I’ve talked about kidney disease in an earlier blog and discussed its close relationship with diabetes. This week I’ll concentrate more directly on diabetes and ways we can identify our risk in getting diabetes and healthy steps we can take to prevent the onset of type 2 diabetes or ways we can minimize its affect.
First, a few facts. Diabetes impacts over 30 million Americans or about 10% of our population. Surprisingly, about 7 million of us don’t even know we have it. The older we get the more likely we are to get diabetes, but our ethnic background may also increase our chances of getting the disease. Consider the following percent of people with diabetes depending on ethnic group:
- non-Hispanic whites: 7.4 percent
- Asian Americans: 8.0 percent
- Hispanics: 12.1 percent
- non-Hispanic blacks: 12.7 percent
- American Indians and Alaska Natives: 15.1 percent
As you can see, your ethnic group has a big impact on your chances of getting diabetes.
Diabetes is a killer! Almost 80,000 Americans die of diabetes; it is the 7th leading cause of death in the U.S. and has a huge impact on the overall health of those living with diabetes.
- Adults with diabetes are significantly more likely to die from a heart attack or stroke.
- More than a quarter of all Americans with diabetes have diabetic retinopathy, which can cause vision loss and blindness.
- Each year, nearly 50,000 Americans begin treatment for kidney failure due to diabetes. Diabetes accounts for 44 percent of all new cases of kidney failure.
- Each year, diabetes causes about 73,000 lower limb amputations, which accounts for 60 percent of all lower limb amputations (not including amputations due to trauma).
This month I lost a long-time friend and fellow scouter to the ravages of diabetes. Most of us know someone who has died of diabetes or is living with it.
So, the question is, can we do anything about this deadly disease? There are two types of diabetes, type 1 and type 2. Type 1 diabetes usually occurs in children and young adults, and there are ways to live with type 1 diabetes but there is no cure. Type 2 diabetes is preventable and there are steps you can take to lesson or eliminate its effects on your health. The first step is to see if you have the disease or are at risk to contract it.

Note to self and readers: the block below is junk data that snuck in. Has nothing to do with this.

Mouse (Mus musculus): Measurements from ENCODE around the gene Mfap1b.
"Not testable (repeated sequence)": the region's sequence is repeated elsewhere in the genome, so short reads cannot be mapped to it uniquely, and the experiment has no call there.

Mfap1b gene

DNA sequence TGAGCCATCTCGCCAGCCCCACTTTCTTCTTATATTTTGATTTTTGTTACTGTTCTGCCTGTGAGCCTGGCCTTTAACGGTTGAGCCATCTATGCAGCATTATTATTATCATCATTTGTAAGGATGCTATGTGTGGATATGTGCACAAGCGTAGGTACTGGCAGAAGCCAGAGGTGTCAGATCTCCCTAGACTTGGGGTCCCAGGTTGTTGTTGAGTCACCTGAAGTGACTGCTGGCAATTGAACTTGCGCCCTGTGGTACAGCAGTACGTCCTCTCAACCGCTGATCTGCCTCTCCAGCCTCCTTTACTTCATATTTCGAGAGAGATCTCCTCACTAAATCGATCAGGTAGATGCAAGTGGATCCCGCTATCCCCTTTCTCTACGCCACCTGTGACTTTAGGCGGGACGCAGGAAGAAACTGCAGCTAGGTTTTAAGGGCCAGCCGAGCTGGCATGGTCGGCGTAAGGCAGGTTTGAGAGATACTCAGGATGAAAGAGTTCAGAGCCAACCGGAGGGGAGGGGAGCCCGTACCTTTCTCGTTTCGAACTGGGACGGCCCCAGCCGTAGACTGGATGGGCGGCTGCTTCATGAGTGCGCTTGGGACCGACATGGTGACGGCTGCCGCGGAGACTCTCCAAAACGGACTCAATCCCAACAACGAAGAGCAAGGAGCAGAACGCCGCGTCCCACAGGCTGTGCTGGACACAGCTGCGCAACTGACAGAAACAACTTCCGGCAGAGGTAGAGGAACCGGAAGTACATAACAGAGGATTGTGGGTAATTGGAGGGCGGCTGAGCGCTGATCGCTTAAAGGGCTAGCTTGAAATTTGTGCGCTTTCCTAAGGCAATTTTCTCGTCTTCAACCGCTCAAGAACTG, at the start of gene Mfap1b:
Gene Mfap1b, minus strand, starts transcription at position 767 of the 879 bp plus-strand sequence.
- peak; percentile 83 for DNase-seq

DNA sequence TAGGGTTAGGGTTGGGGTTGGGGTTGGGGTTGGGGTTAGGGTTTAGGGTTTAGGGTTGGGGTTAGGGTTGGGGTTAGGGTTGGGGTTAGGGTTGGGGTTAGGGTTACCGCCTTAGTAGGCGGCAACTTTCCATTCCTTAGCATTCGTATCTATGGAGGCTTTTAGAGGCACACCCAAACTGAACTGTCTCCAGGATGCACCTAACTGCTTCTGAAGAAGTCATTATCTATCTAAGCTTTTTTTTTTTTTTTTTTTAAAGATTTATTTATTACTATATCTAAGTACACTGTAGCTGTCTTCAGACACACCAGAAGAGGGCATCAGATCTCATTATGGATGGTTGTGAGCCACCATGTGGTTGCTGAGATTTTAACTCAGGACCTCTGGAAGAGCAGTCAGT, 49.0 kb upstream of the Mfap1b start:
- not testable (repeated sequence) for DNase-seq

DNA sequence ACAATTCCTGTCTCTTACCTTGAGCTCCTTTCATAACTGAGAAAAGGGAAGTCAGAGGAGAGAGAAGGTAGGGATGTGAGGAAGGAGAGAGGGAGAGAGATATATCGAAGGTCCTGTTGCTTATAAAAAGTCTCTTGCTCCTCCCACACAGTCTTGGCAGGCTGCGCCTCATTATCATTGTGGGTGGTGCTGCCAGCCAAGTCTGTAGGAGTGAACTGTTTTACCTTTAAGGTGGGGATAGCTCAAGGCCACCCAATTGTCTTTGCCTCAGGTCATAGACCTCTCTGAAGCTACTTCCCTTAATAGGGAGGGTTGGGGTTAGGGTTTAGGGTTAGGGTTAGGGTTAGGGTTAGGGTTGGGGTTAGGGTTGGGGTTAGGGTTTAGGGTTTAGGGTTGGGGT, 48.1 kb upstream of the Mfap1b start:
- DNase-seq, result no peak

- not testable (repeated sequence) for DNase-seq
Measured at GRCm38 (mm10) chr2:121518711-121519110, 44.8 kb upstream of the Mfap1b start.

March 23rd is American Diabetes Association Alert Day. This one-day “wake-up call” informs the American public about the seriousness of diabetes and encourages all to take the diabetes risk test and learn about your family’s history of diabetes. You can take the test here. I took the test and, because of my age and especially because of a history of diabetes in my family, I have some risk of contracting diabetes.
There are steps we can take right now that will lower our risk of contracting diabetes. By
- Eliminate sugar and refined carbs
- Work out regularly and avoiding a sedentary lifestyle
- Make water the primary beverage
- Maintain a healthy weight
- Quit smoking
- Eat a high fiber diet
- Optimize Vitamin D levels
- Take natural herbs, such as curcumin and berberine, that increase insulin sensitivity
Now I know this sounds like the same advice we get from our doctor no matter what is ailing us. The important thing here is that rather than just making us feel better these steps could prevent the onset of diabetes. It is especially important to maintain a healthy weight. Obesity and diabetes have a strong correlation . . . losing weight when you’re overweight can have a huge impact on preventing or controlling diabetes.
You can even find a certified diabetes educator who can help you find practical solutions that fit your personal needs. Click here to find a Diabetes Education Program near you.
In reading about diabetes and being involved with different diabetes groups over my years in public policy, I have been struck with the lack of focus and resources we allocate to the prevention and treatment of diabetes. We have greatly reduced the deaths attributed to AIDs and we have many, many fund raisers and money spent on research for breast cancer, but diabetes kills more people in the U.S. than AIDs and breast cancer combined. It’s an area that would benefit from more government funds. The National Institutes of Health (NIH) should evaluate its allocation of resources to ensure these resources are focused where they could have the most impact on our country’s health. I’m sure this reevaluation would result in more resources devoted to the study of the prevention of and possible cures for diabetes.
I encourage all of you to take some time and evaluate your risk for diabetes and become smarter about things you can do to lower your risk. I know that’s what I’m going to do.